CLAYTON, Australia -- A small number of special cells that resemble mesenchymal stem cells, bearing the possible application for major anatomic repairs, have been found in human endometrium, investigators here have found.
CLAYTON, Australia, Sept. 13 -- A small number of special cells that resemble mesenchymal stem cells, bearing the possible application for major anatomic repairs, have been found in human endometrium, investigators have found.
Examining endometrial tissues from 17 women in their 30s and 40s, Caroline E. Gargett, Ph.D. and Kjiana E. Schwab, of Monash Medical Center here identified two markers that allowed them to pinpoint and isolate mesenchymal stem-like-cells, they reported online in Human Reproduction.
"The most exciting property of mesenchymal stem cells is their in vivo differentiation capacity, as they can repair or induce repair of damaged muscles and ischemic heart muscle, and survive and differentiate into astrocytes in the brain," they wrote. "Thus, mesenchymal stem cells have immense therapeutic potential."
The most likely early therapeutic application of the discovery would involve the use of autologous mesenchymal stem cells for anatomic repair of conditions such as pelvic floor prolapse, Dr. Gargett speculated.
"We believe that using a combination of biological scaffold and a woman's own mesenchymal stem cells might provide a solution that would ensure a longer lasting firm natural tissue that would be a superior support for the prolapsed uterus," she said.
Observation of the impressive regenerative properties of endometrium - it grows 4 to 7 mm within four to 10 days of every menstrual cycle -led Dr. Gargett and Schwab, a Ph.D. candidate working in her lab, to explore the possibility of isolating mesenchymal stems cells from the tissue.
But to do so, they first had to figure out how to find them -- no mean feat, because many of the surface receptors in mesenchymal stem cells expanded in culture, such as CD29 or CD105, are not unique to the cells, and can be found as markers on many other cell types, the authors noted.
"We had previously detected that mesenchymal stem cells were present in the human endometrium but we were unable to isolate the mesenchymal stem cells, which was a big drawback in studying their properties," said Dr. Gargett. "The major finding of this study was the identification of two markers which enabled the prospective isolation of mesenchymal stem cell-like cells from human endometrial tissue."
They focused on two perivascular cell markers in endometrial tissue -- platelet-derived growth factor-receptor b (PDGF-b), which is expressed that colony-forming endometrial stromal cells, and CD146, a member of the immunoglobulin superfamily, which is also an endothelial cell marker.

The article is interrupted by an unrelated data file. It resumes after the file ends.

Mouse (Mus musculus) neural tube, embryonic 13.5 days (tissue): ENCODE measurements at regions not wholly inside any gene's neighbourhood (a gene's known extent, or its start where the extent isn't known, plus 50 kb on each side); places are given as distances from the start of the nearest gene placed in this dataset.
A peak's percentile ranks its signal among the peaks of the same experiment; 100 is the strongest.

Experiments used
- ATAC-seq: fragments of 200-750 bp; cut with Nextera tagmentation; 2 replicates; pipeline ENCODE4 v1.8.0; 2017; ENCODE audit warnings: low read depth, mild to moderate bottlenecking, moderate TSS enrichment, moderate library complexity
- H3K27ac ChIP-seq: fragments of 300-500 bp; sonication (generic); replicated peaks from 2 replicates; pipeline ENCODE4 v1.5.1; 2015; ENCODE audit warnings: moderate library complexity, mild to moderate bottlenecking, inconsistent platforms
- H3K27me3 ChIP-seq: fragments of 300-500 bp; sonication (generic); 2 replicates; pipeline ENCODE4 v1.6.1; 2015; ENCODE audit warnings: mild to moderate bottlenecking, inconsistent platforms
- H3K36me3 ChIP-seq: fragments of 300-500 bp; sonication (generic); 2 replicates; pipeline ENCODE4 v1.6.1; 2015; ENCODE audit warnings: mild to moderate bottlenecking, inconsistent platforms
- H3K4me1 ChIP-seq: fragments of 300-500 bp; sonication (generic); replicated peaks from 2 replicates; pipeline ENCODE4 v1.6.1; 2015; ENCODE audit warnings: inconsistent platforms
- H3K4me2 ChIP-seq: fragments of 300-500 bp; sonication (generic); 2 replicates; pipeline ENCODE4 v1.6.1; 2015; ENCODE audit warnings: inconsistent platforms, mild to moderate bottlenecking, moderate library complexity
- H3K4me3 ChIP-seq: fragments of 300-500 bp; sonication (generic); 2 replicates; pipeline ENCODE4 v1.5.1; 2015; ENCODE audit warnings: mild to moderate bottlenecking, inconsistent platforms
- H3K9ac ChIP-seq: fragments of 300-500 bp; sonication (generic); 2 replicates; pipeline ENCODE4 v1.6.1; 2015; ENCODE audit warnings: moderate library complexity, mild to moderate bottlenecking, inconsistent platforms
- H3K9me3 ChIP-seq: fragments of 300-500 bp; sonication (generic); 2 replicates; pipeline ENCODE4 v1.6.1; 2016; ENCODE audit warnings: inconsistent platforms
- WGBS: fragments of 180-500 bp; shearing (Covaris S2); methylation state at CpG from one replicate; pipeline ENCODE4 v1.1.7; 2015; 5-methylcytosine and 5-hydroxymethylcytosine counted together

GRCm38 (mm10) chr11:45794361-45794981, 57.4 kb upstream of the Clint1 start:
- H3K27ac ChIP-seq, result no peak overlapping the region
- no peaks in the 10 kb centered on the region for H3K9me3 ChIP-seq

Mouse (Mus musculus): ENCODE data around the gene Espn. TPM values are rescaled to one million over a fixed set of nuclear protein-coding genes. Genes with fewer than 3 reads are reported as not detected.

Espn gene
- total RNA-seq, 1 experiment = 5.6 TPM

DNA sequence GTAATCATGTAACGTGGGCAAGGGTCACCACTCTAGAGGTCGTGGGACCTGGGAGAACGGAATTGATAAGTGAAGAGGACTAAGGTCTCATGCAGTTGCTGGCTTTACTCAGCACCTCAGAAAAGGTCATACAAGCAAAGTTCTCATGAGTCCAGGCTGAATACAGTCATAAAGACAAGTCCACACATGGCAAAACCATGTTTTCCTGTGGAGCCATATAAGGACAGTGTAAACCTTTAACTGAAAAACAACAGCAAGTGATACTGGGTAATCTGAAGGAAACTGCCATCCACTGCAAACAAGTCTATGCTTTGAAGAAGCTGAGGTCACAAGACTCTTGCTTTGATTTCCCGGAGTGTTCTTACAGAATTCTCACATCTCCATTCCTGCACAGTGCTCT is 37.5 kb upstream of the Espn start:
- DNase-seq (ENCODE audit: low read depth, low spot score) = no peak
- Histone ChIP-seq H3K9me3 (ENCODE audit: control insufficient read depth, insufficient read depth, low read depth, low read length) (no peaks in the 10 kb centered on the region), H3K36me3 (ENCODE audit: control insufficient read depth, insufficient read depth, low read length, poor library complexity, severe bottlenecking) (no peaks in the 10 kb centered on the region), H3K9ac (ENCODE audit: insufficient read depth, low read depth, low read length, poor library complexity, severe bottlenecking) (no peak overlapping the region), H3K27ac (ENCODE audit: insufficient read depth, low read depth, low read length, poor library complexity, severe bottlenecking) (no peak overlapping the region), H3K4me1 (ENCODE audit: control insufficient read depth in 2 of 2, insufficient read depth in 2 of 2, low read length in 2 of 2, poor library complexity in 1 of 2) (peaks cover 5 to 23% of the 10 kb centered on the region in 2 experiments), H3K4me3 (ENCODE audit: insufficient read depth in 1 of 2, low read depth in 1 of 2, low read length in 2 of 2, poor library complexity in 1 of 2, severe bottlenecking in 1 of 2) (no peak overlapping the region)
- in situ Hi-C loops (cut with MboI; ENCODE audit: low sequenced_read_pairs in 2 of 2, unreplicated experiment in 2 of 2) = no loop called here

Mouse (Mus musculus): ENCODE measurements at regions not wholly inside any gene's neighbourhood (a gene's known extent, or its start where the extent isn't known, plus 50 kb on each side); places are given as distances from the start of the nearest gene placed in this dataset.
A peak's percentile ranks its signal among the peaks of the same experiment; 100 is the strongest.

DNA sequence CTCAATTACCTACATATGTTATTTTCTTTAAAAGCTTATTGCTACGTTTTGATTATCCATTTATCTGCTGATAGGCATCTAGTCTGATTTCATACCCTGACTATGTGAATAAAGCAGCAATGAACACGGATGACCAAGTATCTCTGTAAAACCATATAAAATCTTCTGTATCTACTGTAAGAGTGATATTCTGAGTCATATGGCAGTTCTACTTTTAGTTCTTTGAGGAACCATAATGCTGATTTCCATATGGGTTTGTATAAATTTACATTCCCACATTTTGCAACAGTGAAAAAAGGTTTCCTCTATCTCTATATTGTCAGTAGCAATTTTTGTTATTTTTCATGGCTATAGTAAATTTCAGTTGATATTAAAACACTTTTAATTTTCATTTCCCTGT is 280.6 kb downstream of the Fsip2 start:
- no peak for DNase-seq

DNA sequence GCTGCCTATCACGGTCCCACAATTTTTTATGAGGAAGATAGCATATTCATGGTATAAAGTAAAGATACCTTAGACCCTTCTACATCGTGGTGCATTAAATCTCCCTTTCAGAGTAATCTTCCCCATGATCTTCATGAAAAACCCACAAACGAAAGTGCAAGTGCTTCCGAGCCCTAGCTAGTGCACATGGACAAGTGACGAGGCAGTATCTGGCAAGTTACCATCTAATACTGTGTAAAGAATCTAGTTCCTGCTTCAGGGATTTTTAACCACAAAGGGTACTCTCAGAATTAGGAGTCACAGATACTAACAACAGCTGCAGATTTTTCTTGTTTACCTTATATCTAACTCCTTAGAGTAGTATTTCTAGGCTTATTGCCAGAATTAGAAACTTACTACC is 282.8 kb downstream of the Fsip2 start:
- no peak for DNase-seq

Using high-speed fluorescence activated cell sorting of endometrial tissue, they found that only 1.5% of the cells expressed both markers and were therefore likely candidates for being the elusive endometrial mesenchymal stem cells.
To determine whether the isolated cells, found in endometrial stroma, were capable of differentiation into multiple cell types, they tested them for mesenchymal stem cell-like properties using functional assays. They found that the sorted cells bearing both receptors had a greater than 15-fold enrichment of colony-forming endometrial stromal cells compared with cells that had neither receptor on their surfaces.
In addition, when colonies of the cells were pooled, expanded in culture, and exposed to induction factors for osteocytes, adipocytes, myocytes and chondrocytes, they differentiated into the corresponding cell types.
In the final step, the investigators attempted to nail down the location of the cells with immunohistochemistry of hysterectomy samples, and found evidence that they are located perivascularly in the endometrium.
"The fact that the cells expressing the two markers were located in the perivascular region strengthens our case that we have isolated mesenchymal stem cells, because mesenchymal stem cells from bone marrow and fat are found around blood vessels too," Dr. Gargett said. "It also gives us clues as to how they might function in repairing and regenerating new endometrium each month."
Curettage or biopsy is likely to be the most efficient means of mesenchymal stem cell-collection for use in autologous tissue repair. Postmenopausal women could be given a short course of hormone replacement therapy to expand the endometrium prior to harvesting, Dr. Gargett said.
"We also believe that the identification of the mesenchymal stem cells in human endometrium gives us the opportunity to investigate their possible role in the development and pathogenesis of common gynecological disorders associated with abnormal endometrial growth, such as endometriosis and adenomyosis," she added.
The authors noted that because their differentiation assays used pooled clonally derived cells rather than clones expanded from a single cell, they were not able to determine the true differentiation potential of a single cell carrying both the CD146 and PDGF-b receptors. They are not quite ready, therefore, to definitively declare that the cells they had identified are true mesenchymal stem cells.